Judas and the Black Messiah (Shaka King, 2021, USA)

     Judas and the Black Messiah tells the story of Fred Hampton, the leader of the Chicago Black Panther in the 1960s. Hampton was a controversial figure, a "Black Messiah" who received the attention of J. Edgar Hoover and the FBI. Petty criminal William O'Neal was given leniency by the FBI for his crimes if he infiltrated Hampton's inner circle. The film captures O'Neal's movement from outsider to insider. Twin brothers and comedians Kenny and Keith Lucas originally pitched the project as "The Departed meets The Conformist", and this is an accurate description. 

    Daniel Kaluuya, the British actor best known as the lead in Get Out, plays Hampton with a great deal of vigor and conviction. While Kaluuya is actually 10 years older than Hampton was at the time of his murder, he is very convincing as the young revolutionary. LaKeith Stanfield plays counterpoint to Kaluuya, as William O'Neal. His portrayal of O'Neal is a tortured one, and relays a constant state of unease. It is not surprising to see that Stanfield is getting accolades for his turn as O'Neal, as he has emerged as a familiar face in many notable films as of late - from Knives Out to Uncut Gems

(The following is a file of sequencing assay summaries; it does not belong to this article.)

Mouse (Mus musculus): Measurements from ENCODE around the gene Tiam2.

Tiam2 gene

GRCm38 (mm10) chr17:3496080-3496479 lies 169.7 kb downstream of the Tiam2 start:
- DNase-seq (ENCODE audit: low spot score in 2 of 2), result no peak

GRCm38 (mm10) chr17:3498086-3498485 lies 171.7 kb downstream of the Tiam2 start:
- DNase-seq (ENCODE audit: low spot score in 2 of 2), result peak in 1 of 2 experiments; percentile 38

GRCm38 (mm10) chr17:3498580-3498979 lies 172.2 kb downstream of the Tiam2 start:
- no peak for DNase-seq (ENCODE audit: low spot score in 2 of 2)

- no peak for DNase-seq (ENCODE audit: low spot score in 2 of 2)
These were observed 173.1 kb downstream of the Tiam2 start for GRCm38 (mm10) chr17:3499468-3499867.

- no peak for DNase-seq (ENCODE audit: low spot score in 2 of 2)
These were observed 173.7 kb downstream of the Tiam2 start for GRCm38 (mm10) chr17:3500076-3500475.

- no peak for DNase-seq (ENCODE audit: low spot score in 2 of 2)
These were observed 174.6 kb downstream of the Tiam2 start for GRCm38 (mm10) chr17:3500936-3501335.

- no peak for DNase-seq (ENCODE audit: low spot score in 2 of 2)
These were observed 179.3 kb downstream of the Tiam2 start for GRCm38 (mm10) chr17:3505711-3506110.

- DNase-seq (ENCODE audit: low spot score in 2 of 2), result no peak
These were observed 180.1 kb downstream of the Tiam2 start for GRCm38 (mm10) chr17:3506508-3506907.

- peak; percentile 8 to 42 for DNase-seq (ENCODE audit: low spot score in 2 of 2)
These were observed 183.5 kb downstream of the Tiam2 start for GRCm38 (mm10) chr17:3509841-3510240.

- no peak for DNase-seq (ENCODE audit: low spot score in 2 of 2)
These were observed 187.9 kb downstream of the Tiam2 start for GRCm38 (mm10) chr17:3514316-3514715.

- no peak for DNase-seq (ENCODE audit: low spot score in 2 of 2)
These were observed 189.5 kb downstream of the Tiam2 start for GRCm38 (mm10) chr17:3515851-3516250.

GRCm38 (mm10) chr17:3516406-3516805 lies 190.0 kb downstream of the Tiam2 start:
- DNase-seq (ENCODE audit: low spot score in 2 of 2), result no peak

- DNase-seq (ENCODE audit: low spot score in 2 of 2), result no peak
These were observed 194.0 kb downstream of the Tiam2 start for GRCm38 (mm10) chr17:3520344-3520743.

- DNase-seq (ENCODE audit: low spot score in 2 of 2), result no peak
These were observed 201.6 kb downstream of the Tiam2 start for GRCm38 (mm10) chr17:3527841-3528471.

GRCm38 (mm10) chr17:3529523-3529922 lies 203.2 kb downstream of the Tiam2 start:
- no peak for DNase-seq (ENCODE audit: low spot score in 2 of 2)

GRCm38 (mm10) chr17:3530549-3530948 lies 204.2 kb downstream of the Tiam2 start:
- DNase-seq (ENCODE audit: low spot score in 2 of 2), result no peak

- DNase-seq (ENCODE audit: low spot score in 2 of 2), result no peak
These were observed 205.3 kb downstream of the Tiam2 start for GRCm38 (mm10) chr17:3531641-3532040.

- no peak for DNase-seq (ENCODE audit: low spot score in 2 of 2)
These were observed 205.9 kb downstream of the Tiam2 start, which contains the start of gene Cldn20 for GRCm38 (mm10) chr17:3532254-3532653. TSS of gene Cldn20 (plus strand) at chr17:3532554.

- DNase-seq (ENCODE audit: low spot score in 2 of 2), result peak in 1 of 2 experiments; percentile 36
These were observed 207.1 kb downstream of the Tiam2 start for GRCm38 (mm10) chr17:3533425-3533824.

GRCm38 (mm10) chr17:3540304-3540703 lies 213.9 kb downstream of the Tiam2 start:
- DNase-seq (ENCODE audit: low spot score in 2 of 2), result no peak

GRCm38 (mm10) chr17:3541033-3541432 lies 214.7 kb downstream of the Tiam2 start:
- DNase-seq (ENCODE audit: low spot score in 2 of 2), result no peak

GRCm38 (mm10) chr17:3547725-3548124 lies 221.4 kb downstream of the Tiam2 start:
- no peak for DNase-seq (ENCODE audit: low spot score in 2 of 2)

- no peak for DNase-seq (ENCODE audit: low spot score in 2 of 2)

Shaka King does a great job capturing the mood and aesthetic of late 60s, although the film itself does have some slow points. The film is broken out into vignettes that move along toward Hampton's inevitable demise. The film is broken up by a thrilling shootout sequence between the Black Panthers and Chicago Police, as well as a romance that develops between Hampton and Deborah Johnson. Overall, Judas and the Black Messiah is an engaging if somewhat overlong biographical drama with tense moments. For a second feature, Shaka King's film is highly impressive, and it will be interesting to see what he does next.

7/10

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